Born 1850, John Collier is probably remembered these days as a minor Pre-Raphaelite, catching the edges of the movement and occasionally applying it to his works. In his lifetime he was recognised as a portraitist of tremendous skill and feeling, and produced images of the leading men of the day, many of which we recognise as being their almost 'official' image.
|Charles Darwin (1881)|
|John Collier (1883) Marian Collier|
'His occasional paintings of the nude show at least an appreciation of line and a pleasure in the surfaces and textures, and some of his landscapes have charm, but the effects were transferred to, not created on the canvas. Beauty for him was a matter of subject and there the matter ended'
Now, I hate to argue but I find tremendous amounts of artistic imagination in works like An Incantation and possibly his best known nude, Lilith...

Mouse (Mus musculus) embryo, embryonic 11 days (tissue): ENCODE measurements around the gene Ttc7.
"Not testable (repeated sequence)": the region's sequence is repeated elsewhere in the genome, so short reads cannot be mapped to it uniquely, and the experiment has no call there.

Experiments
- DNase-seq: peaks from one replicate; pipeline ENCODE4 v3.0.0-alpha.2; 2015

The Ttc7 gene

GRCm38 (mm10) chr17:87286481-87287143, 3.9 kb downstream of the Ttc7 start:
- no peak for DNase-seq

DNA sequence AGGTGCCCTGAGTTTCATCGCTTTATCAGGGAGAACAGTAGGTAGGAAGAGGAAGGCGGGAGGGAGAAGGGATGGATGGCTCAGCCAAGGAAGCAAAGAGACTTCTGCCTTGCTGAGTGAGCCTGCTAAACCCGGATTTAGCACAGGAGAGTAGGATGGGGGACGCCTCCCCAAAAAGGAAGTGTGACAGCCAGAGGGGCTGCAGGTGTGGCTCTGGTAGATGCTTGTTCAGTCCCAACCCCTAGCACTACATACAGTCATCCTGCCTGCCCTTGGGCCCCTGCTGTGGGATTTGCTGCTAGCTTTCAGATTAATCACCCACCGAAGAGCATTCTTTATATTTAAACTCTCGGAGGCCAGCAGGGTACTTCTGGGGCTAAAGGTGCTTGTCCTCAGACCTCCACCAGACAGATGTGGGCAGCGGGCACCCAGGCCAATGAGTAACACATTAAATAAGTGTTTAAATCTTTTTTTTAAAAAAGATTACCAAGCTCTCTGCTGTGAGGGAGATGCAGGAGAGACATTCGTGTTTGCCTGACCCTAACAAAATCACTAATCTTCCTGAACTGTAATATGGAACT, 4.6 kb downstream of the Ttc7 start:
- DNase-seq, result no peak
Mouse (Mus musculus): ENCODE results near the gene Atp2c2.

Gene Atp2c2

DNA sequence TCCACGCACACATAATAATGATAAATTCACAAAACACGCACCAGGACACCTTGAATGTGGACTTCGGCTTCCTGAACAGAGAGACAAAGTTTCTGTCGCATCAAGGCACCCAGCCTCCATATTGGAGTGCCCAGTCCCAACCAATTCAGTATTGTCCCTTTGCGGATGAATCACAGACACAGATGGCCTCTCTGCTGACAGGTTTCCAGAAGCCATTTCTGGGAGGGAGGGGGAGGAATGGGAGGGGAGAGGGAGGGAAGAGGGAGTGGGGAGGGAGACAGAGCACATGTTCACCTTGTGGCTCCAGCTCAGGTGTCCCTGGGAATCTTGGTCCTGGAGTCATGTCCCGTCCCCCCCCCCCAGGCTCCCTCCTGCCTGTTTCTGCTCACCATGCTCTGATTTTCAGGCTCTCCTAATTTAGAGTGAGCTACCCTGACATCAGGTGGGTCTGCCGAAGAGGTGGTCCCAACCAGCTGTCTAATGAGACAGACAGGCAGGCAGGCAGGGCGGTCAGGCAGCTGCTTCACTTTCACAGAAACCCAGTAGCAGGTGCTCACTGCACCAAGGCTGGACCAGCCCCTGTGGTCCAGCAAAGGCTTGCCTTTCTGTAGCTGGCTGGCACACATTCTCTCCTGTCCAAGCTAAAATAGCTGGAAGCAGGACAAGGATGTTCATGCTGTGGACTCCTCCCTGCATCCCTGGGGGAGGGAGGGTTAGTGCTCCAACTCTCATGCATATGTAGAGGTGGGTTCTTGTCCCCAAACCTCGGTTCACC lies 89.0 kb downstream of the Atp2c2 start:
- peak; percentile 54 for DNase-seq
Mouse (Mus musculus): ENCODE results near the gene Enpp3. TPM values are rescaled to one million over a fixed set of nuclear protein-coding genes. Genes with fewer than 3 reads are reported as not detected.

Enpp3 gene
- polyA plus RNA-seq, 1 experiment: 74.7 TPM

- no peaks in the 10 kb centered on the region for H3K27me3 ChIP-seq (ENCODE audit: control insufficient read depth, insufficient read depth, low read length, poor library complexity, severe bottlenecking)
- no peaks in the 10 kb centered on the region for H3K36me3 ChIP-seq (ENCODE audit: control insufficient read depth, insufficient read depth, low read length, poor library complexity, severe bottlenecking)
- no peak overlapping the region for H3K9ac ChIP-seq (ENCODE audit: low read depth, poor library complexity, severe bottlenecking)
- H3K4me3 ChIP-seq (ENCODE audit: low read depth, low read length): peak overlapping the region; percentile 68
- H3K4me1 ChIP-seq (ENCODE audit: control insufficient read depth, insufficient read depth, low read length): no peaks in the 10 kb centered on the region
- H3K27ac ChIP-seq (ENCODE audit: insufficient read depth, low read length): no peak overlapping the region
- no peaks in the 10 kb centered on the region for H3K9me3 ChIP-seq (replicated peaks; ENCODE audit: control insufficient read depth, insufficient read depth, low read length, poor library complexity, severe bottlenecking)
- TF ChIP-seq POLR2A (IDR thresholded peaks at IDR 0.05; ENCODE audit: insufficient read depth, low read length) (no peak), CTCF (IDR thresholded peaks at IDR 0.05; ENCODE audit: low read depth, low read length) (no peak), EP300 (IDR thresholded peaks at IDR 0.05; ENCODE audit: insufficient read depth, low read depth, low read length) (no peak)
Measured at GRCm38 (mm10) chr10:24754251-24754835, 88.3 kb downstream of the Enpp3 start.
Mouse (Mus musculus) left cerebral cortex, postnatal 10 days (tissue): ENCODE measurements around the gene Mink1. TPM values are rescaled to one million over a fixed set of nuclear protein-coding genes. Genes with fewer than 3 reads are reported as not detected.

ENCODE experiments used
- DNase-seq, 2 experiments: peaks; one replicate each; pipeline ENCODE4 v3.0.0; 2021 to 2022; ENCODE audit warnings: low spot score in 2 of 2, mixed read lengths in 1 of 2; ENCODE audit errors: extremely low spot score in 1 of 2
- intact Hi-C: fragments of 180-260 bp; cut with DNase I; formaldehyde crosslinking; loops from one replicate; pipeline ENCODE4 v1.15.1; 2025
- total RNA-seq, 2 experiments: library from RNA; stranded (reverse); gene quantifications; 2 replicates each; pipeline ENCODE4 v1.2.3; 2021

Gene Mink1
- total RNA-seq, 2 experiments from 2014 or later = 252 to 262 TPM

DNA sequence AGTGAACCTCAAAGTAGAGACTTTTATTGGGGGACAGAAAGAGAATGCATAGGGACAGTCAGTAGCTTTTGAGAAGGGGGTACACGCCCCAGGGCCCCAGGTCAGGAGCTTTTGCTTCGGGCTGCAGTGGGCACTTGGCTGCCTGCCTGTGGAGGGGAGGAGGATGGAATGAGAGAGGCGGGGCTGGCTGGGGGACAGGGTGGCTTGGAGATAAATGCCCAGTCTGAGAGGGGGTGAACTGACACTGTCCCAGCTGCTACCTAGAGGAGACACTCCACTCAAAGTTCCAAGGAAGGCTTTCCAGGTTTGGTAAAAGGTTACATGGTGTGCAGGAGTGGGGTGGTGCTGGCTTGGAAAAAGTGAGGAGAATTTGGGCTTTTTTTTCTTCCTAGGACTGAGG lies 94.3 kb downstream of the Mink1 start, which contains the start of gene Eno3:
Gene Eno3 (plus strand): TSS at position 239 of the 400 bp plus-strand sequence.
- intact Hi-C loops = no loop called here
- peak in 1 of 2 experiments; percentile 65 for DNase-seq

|Marriage de Covenance (1907)|
|A Fallen Idol (1913)|
I love the idea that the woman has done something naughty but Collier blames the husband for neglecting her, it shows a very open mind on the subject of marriage. It also tells of a very straightforward attitude to what art is, which is entertainment, a still movie, a static book. And sometimes they were a thing of scandal...
|The Prodigal Daughter (1903)|
|Sacred and Profane Love (1919)|
|The Amber Necklace (1930)|
Unless it's Clytemnestra, then it's a little bit alarming...